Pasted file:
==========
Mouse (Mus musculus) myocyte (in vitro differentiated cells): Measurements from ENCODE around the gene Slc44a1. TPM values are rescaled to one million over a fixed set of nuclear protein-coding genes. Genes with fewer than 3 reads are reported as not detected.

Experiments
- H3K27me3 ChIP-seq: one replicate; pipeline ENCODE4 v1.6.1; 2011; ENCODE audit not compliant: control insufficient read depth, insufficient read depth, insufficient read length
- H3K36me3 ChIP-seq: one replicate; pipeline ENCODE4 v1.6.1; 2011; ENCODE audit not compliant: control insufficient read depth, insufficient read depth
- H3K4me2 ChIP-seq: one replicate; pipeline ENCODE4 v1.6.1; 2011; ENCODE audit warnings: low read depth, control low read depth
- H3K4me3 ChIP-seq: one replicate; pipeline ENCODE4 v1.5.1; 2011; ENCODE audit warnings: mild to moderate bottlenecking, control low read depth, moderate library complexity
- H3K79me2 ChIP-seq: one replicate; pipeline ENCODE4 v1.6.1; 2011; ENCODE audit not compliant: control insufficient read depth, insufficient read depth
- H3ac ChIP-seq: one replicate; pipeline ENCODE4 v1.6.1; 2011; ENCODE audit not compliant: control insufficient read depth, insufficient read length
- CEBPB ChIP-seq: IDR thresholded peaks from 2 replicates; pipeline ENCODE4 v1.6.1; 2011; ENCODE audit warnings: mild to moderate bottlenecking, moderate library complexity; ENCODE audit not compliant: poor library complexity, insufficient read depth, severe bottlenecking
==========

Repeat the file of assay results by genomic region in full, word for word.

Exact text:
Mouse (Mus musculus) myocyte (in vitro differentiated cells): Measurements from ENCODE around the gene Slc44a1. TPM values are rescaled to one million over a fixed set of nuclear protein-coding genes. Genes with fewer than 3 reads are reported as not detected.

Experiments
- H3K27me3 ChIP-seq: one replicate; pipeline ENCODE4 v1.6.1; 2011; ENCODE audit not compliant: control insufficient read depth, insufficient read depth, insufficient read length
- H3K36me3 ChIP-seq: one replicate; pipeline ENCODE4 v1.6.1; 2011; ENCODE audit not compliant: control insufficient read depth, insufficient read depth
- H3K4me2 ChIP-seq: one replicate; pipeline ENCODE4 v1.6.1; 2011; ENCODE audit warnings: low read depth, control low read depth
- H3K4me3 ChIP-seq: one replicate; pipeline ENCODE4 v1.5.1; 2011; ENCODE audit warnings: mild to moderate bottlenecking, control low read depth, moderate library complexity
- H3K79me2 ChIP-seq: one replicate; pipeline ENCODE4 v1.6.1; 2011; ENCODE audit not compliant: control insufficient read depth, insufficient read depth
- H3ac ChIP-seq: one replicate; pipeline ENCODE4 v1.6.1; 2011; ENCODE audit not compliant: control insufficient read depth, insufficient read length
- CEBPB ChIP-seq: IDR thresholded peaks from 2 replicates; pipeline ENCODE4 v1.6.1; 2011; ENCODE audit warnings: mild to moderate bottlenecking, moderate library complexity; ENCODE audit not compliant: poor library complexity, insufficient read depth, severe bottlenecking